I've never actually attended the fruit and vegetable market, if there really is one for the whole city.  I think perhaps, unlike the luxury flowers, the veggies come in from all sides and all over.  In any event, there's no need to go out for days produce, just keep an eye out on the street and it will all come by as the day goes on.  Meat too of course, and fish and crockery and shoes and toilet paper.  Mind you, it's fun to go to the market, but if you can't leave the house for a bit it's quite all right.

Across the river from Hanoi on the way to Bat Trang, a very large and recent pagoda-school complex occupies a quarter of a city block.  In many ways it is very different from typical pagodas around the countryside.  I, of course, don't have any idea of the significance of the differences, though the monks and nuns and laypeople seem to be very much the same as in any other.  In any event, it's a very pleasant place to visit and think a while.  One must of course remove one's clod hoppers when going inside, but that's fine.  

Among the statuary, to the left of the large golden Buddha, is this calmly fierce person riding a lion and carrying an unsheathed sword.  

But to the right is this kind and gentle lady riding a peace loving elephant, Quan Yen I think.  Someone help me with the imagery here!
Fun roof and balcony lines in the large new pagoda complex. .  .

They have a large arbor filled with orchids and flowers. . .

It's not Bougainvillea, but the color is right and it's pretty enough to count toward your total I think.  He who dies with the most bougainvillea. . .

These may as well be house plants from home. . .but if so, they're bigger than I'm used to seeing there.

A pet store on a bike.  This is a common sight in Hanoi. . .less so elsewhere, or perhaps I've just missed them.  Contemplating all those bags of fish and water swaying above the rear tire of a bicycle. . .is enough to cause sea sickness as well as free surface effect combined with  a huge overturning moment. . .the people do not execute wild maneuvers with the bikes loaded like this!!  This is a push bike, but I've seen the same arrangement on a Honda.  Omigosh.

It's really a nice way to display gold fish for a while  If they look a bit lazy and there's a customer handy, it just takes a nudge of the bag to show they're plenty lively.  Decanting an individual fish from a floppy bag is a neat trick, but not to worry, the young lady can manage it.
Name this Tune!  or motorcycle anyway.  Several knowledgeable people started by calling it a BMW and then backed off when they looked closer at the motor. . .pretty obviously a Honda engine from say 1965 or 1970.  My bet is it's a German frame (or a Russian or Chinese copy maybe) whose engine died conclusively and has been replaced by the Honda.  Definitely a dinosaur in any event, and no, I wouldn't trade my Chinese bike for her.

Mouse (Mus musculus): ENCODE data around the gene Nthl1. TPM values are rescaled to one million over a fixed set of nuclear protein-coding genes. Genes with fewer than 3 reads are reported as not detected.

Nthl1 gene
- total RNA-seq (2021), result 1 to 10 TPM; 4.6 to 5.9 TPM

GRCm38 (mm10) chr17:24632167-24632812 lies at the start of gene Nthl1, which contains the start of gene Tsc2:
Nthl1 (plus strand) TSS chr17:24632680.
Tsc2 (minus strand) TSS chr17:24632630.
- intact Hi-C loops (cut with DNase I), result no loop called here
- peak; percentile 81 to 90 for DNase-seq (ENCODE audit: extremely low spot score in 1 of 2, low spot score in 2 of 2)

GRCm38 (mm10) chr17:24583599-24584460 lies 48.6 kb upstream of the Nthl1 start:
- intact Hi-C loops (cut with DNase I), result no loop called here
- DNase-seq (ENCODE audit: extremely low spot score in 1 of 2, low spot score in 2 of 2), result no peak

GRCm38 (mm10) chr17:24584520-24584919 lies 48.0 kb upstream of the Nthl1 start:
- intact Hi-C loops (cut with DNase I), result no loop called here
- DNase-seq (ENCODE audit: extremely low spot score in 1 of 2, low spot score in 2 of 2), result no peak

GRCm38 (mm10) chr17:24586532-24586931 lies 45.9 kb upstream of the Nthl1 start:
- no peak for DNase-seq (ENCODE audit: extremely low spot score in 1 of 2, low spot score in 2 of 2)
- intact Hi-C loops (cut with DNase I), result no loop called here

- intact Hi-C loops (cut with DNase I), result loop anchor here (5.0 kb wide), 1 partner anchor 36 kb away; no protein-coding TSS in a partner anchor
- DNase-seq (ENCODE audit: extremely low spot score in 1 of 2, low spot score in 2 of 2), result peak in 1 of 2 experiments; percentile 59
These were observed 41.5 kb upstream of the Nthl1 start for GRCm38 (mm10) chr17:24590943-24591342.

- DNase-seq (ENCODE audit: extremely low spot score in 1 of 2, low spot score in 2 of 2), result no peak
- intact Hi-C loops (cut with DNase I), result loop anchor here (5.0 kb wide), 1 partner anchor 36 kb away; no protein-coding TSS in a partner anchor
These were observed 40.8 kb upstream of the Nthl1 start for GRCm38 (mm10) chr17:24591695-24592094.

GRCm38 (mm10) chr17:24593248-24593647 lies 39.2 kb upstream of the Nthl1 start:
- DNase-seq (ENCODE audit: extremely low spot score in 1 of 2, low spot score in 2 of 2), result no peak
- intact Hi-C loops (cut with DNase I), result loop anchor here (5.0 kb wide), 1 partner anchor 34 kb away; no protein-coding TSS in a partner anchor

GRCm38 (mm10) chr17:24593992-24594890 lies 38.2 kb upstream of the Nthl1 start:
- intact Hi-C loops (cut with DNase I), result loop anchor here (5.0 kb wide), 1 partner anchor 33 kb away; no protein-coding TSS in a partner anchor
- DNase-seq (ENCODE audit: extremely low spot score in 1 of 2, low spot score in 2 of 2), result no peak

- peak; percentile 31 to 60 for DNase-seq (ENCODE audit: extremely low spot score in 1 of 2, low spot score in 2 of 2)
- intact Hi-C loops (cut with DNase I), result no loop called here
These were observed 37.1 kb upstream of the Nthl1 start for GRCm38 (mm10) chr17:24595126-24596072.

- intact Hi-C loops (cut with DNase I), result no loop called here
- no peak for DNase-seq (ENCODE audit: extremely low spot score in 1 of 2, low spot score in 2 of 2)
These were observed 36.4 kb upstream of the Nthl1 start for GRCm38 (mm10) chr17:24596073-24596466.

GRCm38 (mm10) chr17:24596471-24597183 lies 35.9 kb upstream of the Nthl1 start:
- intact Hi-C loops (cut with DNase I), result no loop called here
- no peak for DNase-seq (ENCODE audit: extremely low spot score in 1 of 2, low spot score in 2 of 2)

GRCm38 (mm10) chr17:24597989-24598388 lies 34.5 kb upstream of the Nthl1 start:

Between Hanoi and Thai Nguyen on Highway 3.  The white stupa and Buddha are pretty obvious from the road, but the compound is hermetically sealed.  It's certainly a different statement of the theme!

A really busy little corner of a stream.  Looking at the map, it might be "Song Cua" or "Cua River", or maybe not.  North of Hanoi on QL3, en route to Thai Nguyen

Offloading bagged cement (?--I can see the bags but can't read the labels) in the foreground and loading coal in the background.  Busy bit of river.

A boiler in the back room of a big restaurant. . .

runs live steam to these cooking vessels, where the cooks can simmer (or vigorously boil) huge pots of dinner. . .or warm up a single portion (my fish and sweet and sour ribs, just for example.  Excellent spicy ribs.  Indeed!)

These ladies were working their way steadily through a whole barrel of these fish.  Scaly buggers, they take a lot of work to get ready for the table.  The two youngsters (and the manager) really thought I should marry the oldest of the three and take her with me.  My usual excuses worked.  Sort of.  Anyway, I got away safely and only as married as I was before.

Wednesday, January 14, 2015

Closing the Loop, Home to Hanoi from the long road.

Written from Hanoi on the 14th of January, 2015--Hanoi, where the weather is presently lovely!  Cool overcast mornings have been clearing or at least thinning enough to let the sun shine through a bit and warm things up by early afternoon.  Where was this when I was out on the road north of here??  Actually, the good weather started on my last day southbound into the city, so here we go!